BART Details Work Rule Changes, Striking Workers Denounce Proposal
OAKLAND (CBS SF) — BART General Manager Grace Crunican said Friday that management wants to change work rules for its employees in order to save money and make the transit system operate more efficiently.
Crunican said work rules for one of BART’s unions, Amalgamated Transit Union Local 1555, which represents 945 station agents, train operators and clerical workers, are 465 pages long.
In a brief statement to reporters at BART headquarters in Oakland, Crunican said, “You can’t run a railroad with this book of rules.”
She said, “It’s common sense that when technology changes, everyday work rules need to change as well.”
Crunican, who didn’t take any questions from reporters, said management is ready to resume contract talks in hopes of ending a strike by employees that began Friday.
“Our negotiator has been in contact with the mediator and BART stands ready to resume negotiations at any time,” she said.
When leaders of ATU Local 1555 and Service Employees International Union Local 1021, which represents 1,430 mechanics, custodians and clerical workers, announced on Thursday that workers would go on strike, they alleged that management derailed contract talks by asking for major work rule changes this week.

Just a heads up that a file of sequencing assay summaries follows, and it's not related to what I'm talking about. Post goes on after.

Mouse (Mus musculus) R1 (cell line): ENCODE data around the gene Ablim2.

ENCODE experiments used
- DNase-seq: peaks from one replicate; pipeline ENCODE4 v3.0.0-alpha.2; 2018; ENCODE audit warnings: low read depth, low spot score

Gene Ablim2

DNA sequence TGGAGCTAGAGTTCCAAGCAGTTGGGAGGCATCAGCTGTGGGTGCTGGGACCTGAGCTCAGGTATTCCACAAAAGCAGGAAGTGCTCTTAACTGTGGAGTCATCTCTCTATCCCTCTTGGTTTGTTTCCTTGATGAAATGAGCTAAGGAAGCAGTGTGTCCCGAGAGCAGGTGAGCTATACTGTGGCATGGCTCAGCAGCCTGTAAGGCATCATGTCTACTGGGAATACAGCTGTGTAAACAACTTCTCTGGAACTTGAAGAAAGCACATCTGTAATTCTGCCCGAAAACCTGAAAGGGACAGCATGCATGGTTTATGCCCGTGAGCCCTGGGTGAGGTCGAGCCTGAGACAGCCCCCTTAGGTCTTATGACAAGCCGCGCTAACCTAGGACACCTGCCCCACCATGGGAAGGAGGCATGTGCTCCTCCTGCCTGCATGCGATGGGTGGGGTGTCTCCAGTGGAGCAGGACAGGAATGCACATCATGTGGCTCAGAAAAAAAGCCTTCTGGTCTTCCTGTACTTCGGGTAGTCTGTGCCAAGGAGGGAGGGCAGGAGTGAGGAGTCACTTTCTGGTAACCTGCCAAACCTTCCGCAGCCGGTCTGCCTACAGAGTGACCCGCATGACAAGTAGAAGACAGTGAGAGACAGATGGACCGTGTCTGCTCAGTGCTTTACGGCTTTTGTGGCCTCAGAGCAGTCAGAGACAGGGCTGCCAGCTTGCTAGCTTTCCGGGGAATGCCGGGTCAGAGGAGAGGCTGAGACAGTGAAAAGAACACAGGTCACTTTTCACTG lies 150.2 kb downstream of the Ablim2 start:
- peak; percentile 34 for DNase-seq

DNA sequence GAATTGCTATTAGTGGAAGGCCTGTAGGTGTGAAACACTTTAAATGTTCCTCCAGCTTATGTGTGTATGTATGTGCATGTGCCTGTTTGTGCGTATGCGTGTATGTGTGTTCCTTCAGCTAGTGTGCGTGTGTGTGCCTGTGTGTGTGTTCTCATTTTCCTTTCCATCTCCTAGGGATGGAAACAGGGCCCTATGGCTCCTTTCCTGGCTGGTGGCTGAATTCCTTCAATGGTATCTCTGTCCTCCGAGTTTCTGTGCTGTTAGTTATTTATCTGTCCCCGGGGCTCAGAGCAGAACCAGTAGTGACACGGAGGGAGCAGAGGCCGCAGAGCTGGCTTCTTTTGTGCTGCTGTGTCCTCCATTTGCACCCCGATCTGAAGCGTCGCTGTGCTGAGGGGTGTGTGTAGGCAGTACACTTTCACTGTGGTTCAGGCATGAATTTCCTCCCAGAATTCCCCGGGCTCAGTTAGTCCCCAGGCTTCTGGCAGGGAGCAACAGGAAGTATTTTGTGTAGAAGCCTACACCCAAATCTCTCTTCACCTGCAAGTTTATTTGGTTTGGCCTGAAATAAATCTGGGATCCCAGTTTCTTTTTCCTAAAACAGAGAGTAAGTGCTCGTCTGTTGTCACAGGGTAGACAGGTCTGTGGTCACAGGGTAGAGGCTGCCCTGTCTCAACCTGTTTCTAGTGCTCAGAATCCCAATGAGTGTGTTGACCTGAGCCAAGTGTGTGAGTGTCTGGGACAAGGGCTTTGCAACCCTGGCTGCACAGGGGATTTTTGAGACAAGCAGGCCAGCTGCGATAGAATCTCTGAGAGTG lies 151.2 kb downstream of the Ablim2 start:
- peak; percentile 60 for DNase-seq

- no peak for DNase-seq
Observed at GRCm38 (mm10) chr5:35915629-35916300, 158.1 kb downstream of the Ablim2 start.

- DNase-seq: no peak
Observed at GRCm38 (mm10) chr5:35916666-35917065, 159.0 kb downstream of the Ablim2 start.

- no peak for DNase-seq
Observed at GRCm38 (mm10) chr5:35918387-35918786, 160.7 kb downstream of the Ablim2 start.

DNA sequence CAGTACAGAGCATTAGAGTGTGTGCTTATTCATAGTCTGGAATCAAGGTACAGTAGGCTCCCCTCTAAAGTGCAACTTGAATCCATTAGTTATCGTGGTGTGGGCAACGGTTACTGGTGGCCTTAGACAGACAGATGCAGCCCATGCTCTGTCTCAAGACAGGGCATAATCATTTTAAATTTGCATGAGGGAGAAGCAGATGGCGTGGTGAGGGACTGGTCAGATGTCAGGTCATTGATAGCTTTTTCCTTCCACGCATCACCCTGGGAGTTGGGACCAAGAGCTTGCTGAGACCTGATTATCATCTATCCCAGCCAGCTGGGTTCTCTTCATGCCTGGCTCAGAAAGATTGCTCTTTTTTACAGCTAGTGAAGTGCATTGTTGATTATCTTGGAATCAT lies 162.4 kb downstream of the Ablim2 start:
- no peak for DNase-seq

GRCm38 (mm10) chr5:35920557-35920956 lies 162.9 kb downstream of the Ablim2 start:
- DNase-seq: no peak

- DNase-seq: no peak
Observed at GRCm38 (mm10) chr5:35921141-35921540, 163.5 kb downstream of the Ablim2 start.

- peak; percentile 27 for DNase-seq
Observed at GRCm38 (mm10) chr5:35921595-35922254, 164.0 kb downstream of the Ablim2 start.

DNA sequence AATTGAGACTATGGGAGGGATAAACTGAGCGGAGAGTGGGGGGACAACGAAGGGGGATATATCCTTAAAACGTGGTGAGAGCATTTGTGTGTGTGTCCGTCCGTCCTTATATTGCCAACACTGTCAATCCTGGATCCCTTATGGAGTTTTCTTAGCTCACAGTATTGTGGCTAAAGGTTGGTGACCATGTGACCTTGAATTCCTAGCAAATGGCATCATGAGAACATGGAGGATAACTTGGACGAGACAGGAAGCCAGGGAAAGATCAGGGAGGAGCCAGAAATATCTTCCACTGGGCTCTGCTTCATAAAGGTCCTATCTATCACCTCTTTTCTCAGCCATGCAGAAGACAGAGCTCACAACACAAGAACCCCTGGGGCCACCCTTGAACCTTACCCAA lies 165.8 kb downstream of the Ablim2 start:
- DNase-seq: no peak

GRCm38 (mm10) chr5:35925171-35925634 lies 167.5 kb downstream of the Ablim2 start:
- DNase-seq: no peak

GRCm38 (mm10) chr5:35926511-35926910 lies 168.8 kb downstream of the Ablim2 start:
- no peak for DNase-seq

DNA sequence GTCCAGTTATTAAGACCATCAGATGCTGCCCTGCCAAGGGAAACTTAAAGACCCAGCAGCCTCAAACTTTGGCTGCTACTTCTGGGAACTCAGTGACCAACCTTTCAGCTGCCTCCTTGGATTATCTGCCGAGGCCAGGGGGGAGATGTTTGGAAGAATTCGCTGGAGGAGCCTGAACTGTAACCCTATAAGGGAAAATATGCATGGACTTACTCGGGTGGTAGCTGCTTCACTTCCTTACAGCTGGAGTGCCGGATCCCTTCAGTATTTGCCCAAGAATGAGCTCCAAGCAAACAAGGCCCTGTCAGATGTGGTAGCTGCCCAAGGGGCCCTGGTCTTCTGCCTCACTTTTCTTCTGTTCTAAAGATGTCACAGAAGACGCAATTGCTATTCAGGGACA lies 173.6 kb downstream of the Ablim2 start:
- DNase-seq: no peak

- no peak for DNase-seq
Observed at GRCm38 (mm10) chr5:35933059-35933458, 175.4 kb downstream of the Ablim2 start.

But BART officials said Friday that management has been asking for work rule changes since contract negotiations began in April and they didn’t ask for any additional changes this week.
The management officials, who briefed reporters but didn’t want their names used, said the changes they are seeking would save tens of millions of dollars a year and help BART pay for the wage increases it is offering to employees as well as set aside money to pay for improving the transit system in the future.
BART officials said work rule changes would help them reduce overtime costs, which they said were $24 million last year just for ATU Local 1555 employees.
Management said they want to have the flexibility to have the schedule for some jobs to be for ten hours a day for four days a week and other jobs for eight hours a day for five days a week, depending on the nature of the job.